by insisting that we clamp down solely on terrorist activity- either from islamic state or the militia movement- we are addressing the symptom but not the cause. the reason that the recruitment tactics have been successful is because there is such a pool of angry, frustrated people who feel like their lives are blighted and that they can do nothing to change this by acting "within the system". people who cannot find ways to work their way out of poverty, who cannot get help for mental illness and addiction, people who have served their country and returned only to feel betrayed by governments who had been happy to use them, young people who can see few prospects for their futures, these are all soft targets for extremists. as long as we continue asking "how can we stop these groups from recruiting?" instead of "why are so many people eager to join groups like this?" we will forever be playing what amounts to an extremely dangerous game of whack-a-mole, always focused on eradicating the radical flavour of the month.

i don't oppose spending more money to target terrorist groups in canada, as long as i'm reasonably convinced it would do some good. but if we're going to facilitate longer term change, our government needs to stop implementing policies that target the poor by reducing services available to them; they need to expand funding for mental health services and work with the provinces to ensure that there is minimal cost associated with using them; they need to create greater access to drug treatment centres and update drug laws so that addicts are treated for health problems and not branded as criminals; they need to abandon the idea that we are all better off taking a pittance in tax credits and fending for ourselves than we are acting as a civil society and considering that the raising the living standard of the entire group helps us all individually. in short, the government needs to do the opposite of what it has been doing on almost every front.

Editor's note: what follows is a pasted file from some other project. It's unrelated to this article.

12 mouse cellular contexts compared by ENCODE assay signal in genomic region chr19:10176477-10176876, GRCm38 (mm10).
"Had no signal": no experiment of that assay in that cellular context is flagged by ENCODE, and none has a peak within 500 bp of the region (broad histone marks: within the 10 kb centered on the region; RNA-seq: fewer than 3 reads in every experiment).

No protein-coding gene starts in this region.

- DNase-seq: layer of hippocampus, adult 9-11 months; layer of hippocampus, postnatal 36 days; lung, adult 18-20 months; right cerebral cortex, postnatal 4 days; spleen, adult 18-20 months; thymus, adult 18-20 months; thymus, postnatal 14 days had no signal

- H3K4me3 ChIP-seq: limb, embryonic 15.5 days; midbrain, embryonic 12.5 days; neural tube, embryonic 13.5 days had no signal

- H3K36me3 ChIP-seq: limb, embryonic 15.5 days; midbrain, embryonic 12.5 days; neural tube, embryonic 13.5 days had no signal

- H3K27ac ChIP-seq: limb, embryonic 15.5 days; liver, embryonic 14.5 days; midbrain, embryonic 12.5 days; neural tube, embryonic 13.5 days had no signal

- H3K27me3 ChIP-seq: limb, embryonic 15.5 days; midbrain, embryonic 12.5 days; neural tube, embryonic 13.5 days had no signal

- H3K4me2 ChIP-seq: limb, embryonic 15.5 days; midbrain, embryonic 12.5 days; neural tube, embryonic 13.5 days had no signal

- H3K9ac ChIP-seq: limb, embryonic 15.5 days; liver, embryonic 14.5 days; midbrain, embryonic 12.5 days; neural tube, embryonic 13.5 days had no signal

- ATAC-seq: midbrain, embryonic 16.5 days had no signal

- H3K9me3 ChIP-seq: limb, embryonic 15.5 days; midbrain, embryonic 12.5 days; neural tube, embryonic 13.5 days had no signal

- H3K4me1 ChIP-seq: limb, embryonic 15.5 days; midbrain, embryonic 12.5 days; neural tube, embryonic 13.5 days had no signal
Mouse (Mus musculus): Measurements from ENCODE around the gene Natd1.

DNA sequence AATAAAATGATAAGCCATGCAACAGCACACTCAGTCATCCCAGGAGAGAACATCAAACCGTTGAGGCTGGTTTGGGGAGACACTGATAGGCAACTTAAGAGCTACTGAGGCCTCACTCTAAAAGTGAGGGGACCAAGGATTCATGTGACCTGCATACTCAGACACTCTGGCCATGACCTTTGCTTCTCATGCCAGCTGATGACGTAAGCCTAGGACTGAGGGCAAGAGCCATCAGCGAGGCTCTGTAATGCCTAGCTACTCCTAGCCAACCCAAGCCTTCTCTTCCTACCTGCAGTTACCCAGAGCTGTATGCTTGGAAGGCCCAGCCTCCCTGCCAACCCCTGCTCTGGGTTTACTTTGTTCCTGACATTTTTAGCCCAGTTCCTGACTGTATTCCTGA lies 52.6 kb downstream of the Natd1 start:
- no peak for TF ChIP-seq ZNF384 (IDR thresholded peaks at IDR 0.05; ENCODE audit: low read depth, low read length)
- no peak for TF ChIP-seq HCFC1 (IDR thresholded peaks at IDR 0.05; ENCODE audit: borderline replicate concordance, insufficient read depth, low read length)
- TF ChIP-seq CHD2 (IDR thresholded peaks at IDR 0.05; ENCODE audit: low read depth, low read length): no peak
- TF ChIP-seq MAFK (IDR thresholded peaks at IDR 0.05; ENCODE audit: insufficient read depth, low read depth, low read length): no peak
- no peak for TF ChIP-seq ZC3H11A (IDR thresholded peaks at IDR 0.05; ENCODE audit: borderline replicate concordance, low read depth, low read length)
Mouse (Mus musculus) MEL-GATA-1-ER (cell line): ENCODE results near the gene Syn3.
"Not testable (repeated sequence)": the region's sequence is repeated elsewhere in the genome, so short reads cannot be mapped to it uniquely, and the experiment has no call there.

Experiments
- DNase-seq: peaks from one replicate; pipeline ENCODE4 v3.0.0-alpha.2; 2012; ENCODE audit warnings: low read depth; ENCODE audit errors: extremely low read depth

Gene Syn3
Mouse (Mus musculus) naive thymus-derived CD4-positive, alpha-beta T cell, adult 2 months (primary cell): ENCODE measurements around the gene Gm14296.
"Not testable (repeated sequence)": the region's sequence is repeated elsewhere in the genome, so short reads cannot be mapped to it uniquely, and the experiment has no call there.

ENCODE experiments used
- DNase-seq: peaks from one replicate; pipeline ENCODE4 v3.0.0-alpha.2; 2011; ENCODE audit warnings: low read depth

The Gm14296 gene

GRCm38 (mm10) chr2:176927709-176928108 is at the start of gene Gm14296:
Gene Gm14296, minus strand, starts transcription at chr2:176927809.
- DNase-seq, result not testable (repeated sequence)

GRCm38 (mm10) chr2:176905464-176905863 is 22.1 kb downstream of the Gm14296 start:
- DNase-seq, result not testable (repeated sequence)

i see no evidence that this will happen. sadly, i suspect that if i'm still around and writing this blog in twenty years, i'll be able to pull this post and update it with information on whatever group has arisen to twist religion, national pride or something new and prey on the angry and disenfranchised. maybe by then, we'll have figured it out.

the image at the top of this post shows the burning of the waco compound of the branch davidians in april 1993. i'm not certain of the original source, but i found it in this article. the rest of the site is absolutely worth a look for those interested in politics, culture, cooking, humour and, well, a lot of the topics you find here on more like space.